At its foundation, the USA was a concept that could only grow if people believed in it. The best minds were welcome to be part of the project. Success was celebrated.
It is common cause that success attracts attention and the fact that America was able to climb the ladder of human development positioned the country to be an enduring vacuum cleaner of global intellectual capital. Good minds were and are still inspired by the American promise.
Notwithstanding its current challenges, there is no doubt that no other human civilisation has been able to aggregate 300 million people to make the kind of impact that Americans have made since the journey began from humble beginnings. When the founding father adopted the declaration of independence they were serious about independence unlike many who rushed to raise the flag of independence while constructing a future of dependency. What is instructive is that the future of America has been determined less by state action and foreign aid but by the actions of individual citizens.
The viability of any nation state is directly related to the contribution of citizens in terms of tax. Regrettably, Africa has not been able to escape the aid dependency syndrome and most of its states are brain dead in that they relied for stability more on the benevolence of the former colonial powers than on the contribution of citizens.
An open society inspires hope but a society founded on a weak institutional foundation cannot expect to capture the imagination of progressive citizens. The responsibility to make a civilisation work rests with citizens who after all are and should be the custodians of any nation-state building enterprise.
I think it is important to contextualise my comments above. In using the USA as an example, it is not my intention to make the case that it has been a perfect civilisation. What cannot be denied, however, is that the model has delivered what it was expected to offer to the target groups and later to the unlikely beneficiaries including President Obama and many other people of colour who have managed to climb the opportunity ladder.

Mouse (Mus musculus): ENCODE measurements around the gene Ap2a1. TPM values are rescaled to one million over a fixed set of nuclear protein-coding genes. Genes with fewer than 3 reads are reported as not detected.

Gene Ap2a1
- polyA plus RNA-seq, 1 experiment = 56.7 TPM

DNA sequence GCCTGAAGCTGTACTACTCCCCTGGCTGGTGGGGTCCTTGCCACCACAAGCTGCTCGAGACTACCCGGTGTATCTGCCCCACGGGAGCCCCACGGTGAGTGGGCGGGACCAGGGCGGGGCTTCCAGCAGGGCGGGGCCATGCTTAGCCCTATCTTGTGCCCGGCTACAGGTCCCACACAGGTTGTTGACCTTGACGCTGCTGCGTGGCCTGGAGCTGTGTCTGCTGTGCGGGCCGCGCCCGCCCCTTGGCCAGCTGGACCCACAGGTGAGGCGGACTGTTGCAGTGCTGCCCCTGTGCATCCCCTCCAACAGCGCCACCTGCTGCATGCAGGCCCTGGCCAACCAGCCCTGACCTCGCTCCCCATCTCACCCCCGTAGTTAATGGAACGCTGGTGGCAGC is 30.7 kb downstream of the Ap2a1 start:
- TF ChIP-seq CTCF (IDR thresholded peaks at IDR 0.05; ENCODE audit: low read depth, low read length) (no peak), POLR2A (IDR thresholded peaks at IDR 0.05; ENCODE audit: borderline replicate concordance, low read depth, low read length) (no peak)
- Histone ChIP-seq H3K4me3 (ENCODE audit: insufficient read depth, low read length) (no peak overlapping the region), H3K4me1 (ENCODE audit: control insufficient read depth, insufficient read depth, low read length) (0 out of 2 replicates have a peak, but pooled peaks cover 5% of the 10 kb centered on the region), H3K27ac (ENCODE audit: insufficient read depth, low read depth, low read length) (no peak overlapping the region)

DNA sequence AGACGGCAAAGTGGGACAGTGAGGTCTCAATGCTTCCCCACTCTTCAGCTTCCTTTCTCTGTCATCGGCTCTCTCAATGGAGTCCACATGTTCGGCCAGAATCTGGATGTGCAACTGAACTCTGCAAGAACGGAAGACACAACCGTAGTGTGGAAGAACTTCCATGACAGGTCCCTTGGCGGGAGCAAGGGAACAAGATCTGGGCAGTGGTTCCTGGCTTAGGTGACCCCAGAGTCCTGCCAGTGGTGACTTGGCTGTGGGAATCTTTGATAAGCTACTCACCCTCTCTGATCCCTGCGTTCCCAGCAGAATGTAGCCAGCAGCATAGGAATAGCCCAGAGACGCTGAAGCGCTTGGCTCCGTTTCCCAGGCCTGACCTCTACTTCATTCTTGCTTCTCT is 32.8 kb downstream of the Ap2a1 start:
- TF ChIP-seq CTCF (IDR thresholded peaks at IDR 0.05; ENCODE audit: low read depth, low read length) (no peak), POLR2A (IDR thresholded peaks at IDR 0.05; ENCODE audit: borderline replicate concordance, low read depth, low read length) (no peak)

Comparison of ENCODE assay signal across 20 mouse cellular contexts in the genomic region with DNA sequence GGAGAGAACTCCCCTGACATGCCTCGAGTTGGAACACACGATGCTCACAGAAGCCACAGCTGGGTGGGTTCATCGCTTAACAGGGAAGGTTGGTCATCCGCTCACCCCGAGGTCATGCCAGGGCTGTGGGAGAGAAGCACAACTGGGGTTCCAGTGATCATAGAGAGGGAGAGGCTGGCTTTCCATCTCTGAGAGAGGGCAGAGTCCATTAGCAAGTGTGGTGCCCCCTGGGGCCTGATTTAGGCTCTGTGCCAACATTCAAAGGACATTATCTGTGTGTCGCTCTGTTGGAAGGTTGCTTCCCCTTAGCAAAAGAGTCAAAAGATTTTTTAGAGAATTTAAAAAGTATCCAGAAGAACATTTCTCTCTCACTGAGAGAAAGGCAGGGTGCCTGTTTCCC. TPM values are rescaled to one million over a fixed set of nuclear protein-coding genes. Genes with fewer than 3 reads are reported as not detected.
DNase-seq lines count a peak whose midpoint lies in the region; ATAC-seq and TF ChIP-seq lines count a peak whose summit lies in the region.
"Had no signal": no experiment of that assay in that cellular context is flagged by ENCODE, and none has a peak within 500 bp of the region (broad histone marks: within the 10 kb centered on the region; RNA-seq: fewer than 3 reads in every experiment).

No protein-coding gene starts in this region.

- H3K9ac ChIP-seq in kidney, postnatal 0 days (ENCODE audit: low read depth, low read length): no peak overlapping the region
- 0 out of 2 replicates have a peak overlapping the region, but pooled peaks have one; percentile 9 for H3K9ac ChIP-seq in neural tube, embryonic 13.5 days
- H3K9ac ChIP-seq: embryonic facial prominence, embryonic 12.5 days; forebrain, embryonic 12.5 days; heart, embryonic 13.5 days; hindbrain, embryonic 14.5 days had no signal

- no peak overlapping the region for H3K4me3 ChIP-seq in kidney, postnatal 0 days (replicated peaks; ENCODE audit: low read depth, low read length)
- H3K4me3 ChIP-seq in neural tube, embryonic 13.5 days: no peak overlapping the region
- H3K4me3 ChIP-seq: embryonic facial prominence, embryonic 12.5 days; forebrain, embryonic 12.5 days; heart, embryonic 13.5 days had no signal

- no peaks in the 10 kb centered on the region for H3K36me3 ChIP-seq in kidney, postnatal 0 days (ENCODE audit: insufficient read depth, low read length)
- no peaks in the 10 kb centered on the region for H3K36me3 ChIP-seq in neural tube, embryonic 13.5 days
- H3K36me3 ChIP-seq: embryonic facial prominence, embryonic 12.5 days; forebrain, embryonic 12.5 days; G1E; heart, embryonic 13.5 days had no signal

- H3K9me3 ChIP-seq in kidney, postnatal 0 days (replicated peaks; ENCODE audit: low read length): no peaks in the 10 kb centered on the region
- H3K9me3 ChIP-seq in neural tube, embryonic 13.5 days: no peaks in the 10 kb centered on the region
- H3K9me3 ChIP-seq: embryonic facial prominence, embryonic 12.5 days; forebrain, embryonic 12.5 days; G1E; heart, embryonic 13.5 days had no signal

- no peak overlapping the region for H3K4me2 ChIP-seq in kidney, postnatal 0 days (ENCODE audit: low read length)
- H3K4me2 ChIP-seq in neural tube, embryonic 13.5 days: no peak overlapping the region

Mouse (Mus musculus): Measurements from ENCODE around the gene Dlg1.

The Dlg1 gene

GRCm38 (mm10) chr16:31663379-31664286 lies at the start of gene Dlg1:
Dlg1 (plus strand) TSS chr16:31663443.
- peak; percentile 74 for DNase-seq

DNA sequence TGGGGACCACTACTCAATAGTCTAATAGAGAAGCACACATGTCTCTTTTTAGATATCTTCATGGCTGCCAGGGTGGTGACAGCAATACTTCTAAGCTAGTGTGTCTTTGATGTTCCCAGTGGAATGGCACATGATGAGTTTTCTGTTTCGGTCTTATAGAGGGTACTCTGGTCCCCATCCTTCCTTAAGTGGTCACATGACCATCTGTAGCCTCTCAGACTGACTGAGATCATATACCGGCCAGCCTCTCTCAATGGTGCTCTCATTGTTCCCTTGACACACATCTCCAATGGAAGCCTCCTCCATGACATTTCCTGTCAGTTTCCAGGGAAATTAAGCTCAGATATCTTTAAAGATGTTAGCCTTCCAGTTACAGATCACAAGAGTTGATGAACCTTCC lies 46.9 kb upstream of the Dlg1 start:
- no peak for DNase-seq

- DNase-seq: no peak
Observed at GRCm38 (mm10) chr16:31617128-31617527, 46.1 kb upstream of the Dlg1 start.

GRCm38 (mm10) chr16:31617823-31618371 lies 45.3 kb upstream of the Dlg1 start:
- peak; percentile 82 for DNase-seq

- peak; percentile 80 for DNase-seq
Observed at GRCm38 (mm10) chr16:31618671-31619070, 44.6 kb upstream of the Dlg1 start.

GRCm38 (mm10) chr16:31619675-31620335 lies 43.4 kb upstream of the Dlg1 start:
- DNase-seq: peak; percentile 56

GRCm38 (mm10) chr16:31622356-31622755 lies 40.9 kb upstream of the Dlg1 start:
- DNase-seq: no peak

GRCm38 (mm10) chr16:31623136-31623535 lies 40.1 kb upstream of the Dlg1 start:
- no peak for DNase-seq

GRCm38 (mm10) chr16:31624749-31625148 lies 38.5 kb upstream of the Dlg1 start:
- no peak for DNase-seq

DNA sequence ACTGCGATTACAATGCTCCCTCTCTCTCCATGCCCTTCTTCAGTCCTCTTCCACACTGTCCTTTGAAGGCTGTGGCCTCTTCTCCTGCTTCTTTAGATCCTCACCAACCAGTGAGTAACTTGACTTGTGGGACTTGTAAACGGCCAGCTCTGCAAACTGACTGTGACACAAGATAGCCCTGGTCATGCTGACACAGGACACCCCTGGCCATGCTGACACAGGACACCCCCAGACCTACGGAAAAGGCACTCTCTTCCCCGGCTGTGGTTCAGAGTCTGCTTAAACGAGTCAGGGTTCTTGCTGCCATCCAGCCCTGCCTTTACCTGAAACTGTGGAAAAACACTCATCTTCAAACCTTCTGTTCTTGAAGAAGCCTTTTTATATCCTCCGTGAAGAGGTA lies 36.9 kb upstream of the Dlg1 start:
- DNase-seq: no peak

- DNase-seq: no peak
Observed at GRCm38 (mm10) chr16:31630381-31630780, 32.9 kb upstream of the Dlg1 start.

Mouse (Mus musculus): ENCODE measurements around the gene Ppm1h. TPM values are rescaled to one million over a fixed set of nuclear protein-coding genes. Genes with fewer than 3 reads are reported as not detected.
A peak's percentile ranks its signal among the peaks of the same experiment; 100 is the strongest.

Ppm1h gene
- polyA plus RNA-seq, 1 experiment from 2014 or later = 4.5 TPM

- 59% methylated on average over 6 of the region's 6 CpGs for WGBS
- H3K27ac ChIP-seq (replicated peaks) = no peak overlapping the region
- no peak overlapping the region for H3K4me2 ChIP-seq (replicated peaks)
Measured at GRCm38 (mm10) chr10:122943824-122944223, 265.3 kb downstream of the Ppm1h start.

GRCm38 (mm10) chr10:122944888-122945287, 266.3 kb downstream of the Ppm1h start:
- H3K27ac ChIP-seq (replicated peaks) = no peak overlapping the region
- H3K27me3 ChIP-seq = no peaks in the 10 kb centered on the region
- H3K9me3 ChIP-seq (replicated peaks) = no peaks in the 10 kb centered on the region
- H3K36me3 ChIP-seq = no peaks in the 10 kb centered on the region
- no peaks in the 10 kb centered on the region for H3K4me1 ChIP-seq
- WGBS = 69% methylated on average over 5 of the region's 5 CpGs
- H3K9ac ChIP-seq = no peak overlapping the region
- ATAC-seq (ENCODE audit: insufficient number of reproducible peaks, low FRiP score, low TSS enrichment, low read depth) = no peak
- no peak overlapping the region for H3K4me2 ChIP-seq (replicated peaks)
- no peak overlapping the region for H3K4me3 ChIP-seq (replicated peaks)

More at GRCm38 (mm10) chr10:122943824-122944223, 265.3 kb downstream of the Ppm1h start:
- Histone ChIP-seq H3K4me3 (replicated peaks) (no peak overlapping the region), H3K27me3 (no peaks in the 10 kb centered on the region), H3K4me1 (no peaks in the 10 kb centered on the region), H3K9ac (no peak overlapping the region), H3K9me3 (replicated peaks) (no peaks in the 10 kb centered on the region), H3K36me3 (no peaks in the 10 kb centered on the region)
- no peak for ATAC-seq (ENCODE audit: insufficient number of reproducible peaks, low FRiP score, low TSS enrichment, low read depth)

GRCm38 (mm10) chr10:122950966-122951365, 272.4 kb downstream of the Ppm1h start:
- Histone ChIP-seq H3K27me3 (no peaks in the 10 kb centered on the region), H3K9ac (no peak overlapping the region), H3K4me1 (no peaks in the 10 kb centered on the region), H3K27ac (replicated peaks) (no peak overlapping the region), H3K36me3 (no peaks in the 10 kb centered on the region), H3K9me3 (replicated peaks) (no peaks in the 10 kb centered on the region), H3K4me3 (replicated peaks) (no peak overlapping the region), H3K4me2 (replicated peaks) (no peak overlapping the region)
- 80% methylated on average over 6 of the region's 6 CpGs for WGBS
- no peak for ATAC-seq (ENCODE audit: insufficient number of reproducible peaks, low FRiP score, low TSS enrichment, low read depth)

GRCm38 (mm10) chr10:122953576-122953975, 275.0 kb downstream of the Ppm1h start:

In many countries, it is not unusual for the opportunity ladder to be thrown away so that the people in the valley remain poor and hopeless while the connected climb on makeshift ladders. The racial injury is accepted as a poison pill in what could have been a good demonstration case on how to build nations.
With respect to Africa, the wealth remains concentrated in the hands of the minority. Very few black Africans have made it to the top. Africa’s past makes it difficult for people to rise above racial categorisation and labeling. Those who have climbed the political ladder rarely want other citizens to even dream of assuming the same position. Glass ceilings are erected; so are personality cults cultivated to ensure that the highest office in many African states is reserved for a special class of citizens.
With a few at the top of the economic and political ladders, it has been difficult to inspire hope among the majority who remain trapped in the valley of despair.
After 53 years of independence, I am confident that it is possible to still identify at least 5,000 reasons why we should celebrate the journey travelled so far, hence the Banking on Africa’s Future (BOAF) – 5,000 Points of Light (POL) initiative.